Challenges, Schedules, Accountability

I recently received a nice (as in beneficial) kick in the caboose.

Challenges, schedules, accountability — These are all good things for you. And really good for writers! I’ve got to confess that my time management skills are terrible. In spite of the glorious sense of intoxication that came with publishing As the Crow Flies, I immediately fell out of the habit of writing regularly. Again.

That’s not to say I haven’t been writing at all. You may remember that cleeeeaar back in February I noted that I was re-working the outline of my WiP (as opposed to the writing of bunches of other things that may or may not figure in the series). A new plot board got me excited again, but I was still dragging. Worse, I was spending a lot of time worrying about Not Writing, avoiding writing because it was stressful, procrastinating by fooling around online.

I have a love/hate relationship with social media. I love seeing what other writers are doing; I hate them for doing it while I’m lolly-gagging. I love learning new writing techniques; I hate discovering things I should have been doing all along. And so on.


Last week I told you about The Fantasy Sci-Fi Network’s Keep on Writing Challenge. (Remember this? 100 words per day, 7 days per week, for one month.) My buddy Leeland Artra had decided that our writer’s group might be full of other people suffering as he was with slumps in writing. “I’ve found that Newton’s First Law applies pretty well to my writing habits. Meaning (that) if I’m writing, I tend to keep on writing. But if I stop, I tend to stay stopped (letting other things get in my way).”

“What? Who? Are you looking at me?”


I felt like I should do that. I could  do that! I DID do that! Woohoo! It wasn’t easy. The first couple days gave me a headache from all the thinking and word-stringing. You’d think I didn’t actually do that on a daily basis. I do! Just not on that particular project. By the end of the month I was averaging 500 words per day. Better than a poke in the eye with a sharp stick, right?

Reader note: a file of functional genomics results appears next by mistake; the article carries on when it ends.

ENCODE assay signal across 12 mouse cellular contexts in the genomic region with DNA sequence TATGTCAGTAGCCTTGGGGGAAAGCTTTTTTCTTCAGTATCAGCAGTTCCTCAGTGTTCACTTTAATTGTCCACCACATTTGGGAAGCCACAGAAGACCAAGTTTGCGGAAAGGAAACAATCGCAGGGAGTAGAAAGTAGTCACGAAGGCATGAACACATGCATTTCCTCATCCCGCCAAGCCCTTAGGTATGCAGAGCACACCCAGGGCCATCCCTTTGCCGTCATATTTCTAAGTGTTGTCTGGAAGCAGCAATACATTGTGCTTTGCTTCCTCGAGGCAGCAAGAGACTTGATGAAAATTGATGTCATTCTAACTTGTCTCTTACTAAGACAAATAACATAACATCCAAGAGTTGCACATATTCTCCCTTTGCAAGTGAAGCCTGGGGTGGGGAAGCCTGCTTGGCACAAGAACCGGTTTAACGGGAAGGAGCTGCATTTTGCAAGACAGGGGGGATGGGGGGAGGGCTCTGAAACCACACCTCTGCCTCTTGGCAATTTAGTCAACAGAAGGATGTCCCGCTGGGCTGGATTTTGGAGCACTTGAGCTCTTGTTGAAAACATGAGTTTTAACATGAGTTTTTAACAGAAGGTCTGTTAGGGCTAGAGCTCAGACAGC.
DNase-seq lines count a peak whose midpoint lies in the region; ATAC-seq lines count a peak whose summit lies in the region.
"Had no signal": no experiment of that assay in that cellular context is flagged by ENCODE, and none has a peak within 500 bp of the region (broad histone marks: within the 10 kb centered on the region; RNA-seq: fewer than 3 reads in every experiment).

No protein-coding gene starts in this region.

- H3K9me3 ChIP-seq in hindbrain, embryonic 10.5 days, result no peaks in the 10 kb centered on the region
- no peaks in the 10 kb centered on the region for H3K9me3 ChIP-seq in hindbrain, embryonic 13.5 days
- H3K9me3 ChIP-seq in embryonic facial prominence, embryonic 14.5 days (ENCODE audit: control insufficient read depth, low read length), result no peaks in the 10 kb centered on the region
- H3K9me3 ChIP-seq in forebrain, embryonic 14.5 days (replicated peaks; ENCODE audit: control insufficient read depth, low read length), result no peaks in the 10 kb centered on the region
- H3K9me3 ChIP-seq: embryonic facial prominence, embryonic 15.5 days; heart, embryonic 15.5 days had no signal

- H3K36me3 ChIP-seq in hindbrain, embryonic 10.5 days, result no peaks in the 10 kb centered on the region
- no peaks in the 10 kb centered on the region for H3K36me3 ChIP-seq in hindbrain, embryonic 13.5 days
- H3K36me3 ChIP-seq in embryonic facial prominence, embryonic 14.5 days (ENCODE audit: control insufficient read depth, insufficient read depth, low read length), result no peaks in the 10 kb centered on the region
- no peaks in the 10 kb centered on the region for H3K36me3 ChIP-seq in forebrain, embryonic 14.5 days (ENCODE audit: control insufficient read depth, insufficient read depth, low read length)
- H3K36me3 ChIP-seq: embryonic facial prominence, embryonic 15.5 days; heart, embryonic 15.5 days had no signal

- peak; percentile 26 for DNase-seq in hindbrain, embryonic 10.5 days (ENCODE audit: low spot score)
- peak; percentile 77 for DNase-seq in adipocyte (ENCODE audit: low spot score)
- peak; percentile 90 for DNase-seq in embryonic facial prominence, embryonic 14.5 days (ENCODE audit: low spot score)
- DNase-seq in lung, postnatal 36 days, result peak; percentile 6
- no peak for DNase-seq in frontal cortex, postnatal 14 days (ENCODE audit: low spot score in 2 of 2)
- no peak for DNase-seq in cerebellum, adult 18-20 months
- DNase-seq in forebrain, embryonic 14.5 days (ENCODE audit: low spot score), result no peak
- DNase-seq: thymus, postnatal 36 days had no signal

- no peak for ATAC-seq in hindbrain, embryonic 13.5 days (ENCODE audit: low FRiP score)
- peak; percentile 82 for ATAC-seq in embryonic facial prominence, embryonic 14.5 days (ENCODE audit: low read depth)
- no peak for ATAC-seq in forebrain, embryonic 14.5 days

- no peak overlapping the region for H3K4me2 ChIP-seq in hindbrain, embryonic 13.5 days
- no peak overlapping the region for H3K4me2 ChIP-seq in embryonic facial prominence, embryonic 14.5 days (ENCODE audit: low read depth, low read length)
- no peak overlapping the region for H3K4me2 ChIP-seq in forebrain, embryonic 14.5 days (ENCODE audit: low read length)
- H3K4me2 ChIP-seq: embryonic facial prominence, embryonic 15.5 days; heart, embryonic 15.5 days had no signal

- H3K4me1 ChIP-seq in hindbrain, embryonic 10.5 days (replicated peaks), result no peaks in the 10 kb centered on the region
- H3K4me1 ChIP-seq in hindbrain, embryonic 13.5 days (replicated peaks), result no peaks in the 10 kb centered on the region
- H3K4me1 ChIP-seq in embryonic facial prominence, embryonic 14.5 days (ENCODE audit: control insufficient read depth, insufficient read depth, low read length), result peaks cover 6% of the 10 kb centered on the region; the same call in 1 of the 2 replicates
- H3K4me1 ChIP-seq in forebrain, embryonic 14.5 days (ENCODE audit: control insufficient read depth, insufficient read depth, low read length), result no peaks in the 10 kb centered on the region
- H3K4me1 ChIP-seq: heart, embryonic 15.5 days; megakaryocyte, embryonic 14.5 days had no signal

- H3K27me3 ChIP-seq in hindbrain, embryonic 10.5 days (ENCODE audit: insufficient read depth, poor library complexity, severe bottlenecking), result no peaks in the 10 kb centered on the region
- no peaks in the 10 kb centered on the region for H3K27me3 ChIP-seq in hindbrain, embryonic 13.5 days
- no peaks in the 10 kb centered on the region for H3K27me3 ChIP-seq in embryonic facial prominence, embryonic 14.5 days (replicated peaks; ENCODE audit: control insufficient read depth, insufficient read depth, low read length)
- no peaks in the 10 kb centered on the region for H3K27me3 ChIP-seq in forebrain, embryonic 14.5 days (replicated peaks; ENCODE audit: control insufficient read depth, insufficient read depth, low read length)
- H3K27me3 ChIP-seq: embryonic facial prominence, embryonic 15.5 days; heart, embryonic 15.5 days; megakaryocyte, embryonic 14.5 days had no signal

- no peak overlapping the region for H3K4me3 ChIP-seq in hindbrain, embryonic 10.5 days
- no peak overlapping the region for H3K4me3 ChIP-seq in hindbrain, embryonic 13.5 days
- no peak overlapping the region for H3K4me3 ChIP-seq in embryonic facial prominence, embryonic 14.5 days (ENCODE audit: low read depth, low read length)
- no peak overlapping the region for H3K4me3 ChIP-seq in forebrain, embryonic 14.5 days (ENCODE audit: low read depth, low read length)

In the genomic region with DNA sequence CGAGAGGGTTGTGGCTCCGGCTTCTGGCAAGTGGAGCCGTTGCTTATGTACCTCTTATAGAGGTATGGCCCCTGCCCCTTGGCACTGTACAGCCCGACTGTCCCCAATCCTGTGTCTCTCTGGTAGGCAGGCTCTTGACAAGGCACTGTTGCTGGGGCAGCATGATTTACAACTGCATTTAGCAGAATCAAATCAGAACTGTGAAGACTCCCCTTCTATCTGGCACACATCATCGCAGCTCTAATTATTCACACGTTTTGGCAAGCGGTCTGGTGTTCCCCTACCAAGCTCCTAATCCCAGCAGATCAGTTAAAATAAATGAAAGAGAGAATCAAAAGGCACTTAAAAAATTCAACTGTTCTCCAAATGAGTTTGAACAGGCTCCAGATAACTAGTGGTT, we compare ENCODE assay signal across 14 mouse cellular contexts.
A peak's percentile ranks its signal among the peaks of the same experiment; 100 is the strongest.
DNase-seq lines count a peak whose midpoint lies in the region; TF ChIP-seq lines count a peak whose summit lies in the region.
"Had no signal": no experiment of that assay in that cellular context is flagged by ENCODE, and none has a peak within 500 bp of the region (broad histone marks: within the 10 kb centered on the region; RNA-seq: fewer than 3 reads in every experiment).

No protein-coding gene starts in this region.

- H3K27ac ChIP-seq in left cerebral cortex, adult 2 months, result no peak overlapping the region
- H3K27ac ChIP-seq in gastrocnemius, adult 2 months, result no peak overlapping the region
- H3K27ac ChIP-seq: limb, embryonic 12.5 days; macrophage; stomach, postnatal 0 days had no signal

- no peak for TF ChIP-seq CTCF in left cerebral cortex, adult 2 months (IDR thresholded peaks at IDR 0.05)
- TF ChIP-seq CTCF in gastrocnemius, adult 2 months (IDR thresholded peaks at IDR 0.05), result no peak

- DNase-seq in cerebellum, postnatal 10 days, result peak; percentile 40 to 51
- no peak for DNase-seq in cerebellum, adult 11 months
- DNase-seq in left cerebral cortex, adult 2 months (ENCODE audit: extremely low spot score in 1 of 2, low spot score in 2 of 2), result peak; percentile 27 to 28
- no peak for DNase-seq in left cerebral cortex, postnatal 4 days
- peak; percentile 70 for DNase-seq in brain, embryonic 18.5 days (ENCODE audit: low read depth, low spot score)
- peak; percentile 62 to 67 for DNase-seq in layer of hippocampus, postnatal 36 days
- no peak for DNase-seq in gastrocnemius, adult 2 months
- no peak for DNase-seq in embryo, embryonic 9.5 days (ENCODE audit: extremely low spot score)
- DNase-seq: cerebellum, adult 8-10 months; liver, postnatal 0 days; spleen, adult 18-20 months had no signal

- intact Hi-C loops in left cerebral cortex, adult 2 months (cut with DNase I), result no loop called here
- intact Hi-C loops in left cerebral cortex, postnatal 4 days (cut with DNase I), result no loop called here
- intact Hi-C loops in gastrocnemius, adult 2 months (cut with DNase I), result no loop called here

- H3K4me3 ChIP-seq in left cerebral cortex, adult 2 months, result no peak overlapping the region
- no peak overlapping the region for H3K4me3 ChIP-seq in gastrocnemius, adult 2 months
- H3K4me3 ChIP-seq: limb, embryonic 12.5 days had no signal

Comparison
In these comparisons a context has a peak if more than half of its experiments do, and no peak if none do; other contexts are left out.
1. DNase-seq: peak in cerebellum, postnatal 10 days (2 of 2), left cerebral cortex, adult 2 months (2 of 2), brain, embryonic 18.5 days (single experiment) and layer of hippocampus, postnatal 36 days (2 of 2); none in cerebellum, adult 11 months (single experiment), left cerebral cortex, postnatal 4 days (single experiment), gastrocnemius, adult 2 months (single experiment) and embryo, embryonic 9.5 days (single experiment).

About the same time, I was introduced to Chris Fox’s book, 5,000 Words Per Hour: Write Faster, Write Smarter.

Yeah, I’m not doing 5,000 words per hour. Yet. But I definitely learned a few things that have helped out. At three bucks, it was worth the investment to me.  It got me keeping track of my writing and being organized. Well, more organized, anyway!

As soon as the group’s spring challenge ended, on June 30th, a new one started. This one runs until the end of September. While I’ve had a couple of dismal days, my consistent average has jumped up to 1500 words per day. I even had a marathon day in which I churned out 5,005 words. (In a day, not an hour. Rats.) It wasn’t enough to win the coveted award for Most Words in One day, but it was a record for me. Accountability has been a huge thing. So has a little friendly competition. 😀

I still find myself procrastinating, and there have been a lot of late nights when I’m scurrying to get my writing in — I write better and faster at night, but oh, boy, is the next morning tough! And you know what? I’m now three scenes from the end of the First Draft, even with the entrance of an unexpected character that required a few more scenes than I’d originally stuck on my plot board. That’s Big-with-a-capital-B. Finishing has re-entered the realm of possibility and become assured. Go, me! And go, Leeland and the FSFNet crew!

So… I’m gonna take off now. Those last few scenes aren’t going to write themselves!


How do you stick to a schedule?
What kind of schedule works best for you?
What’s your favorite color of (fantasy) book cover? (Or just your favorite color.)

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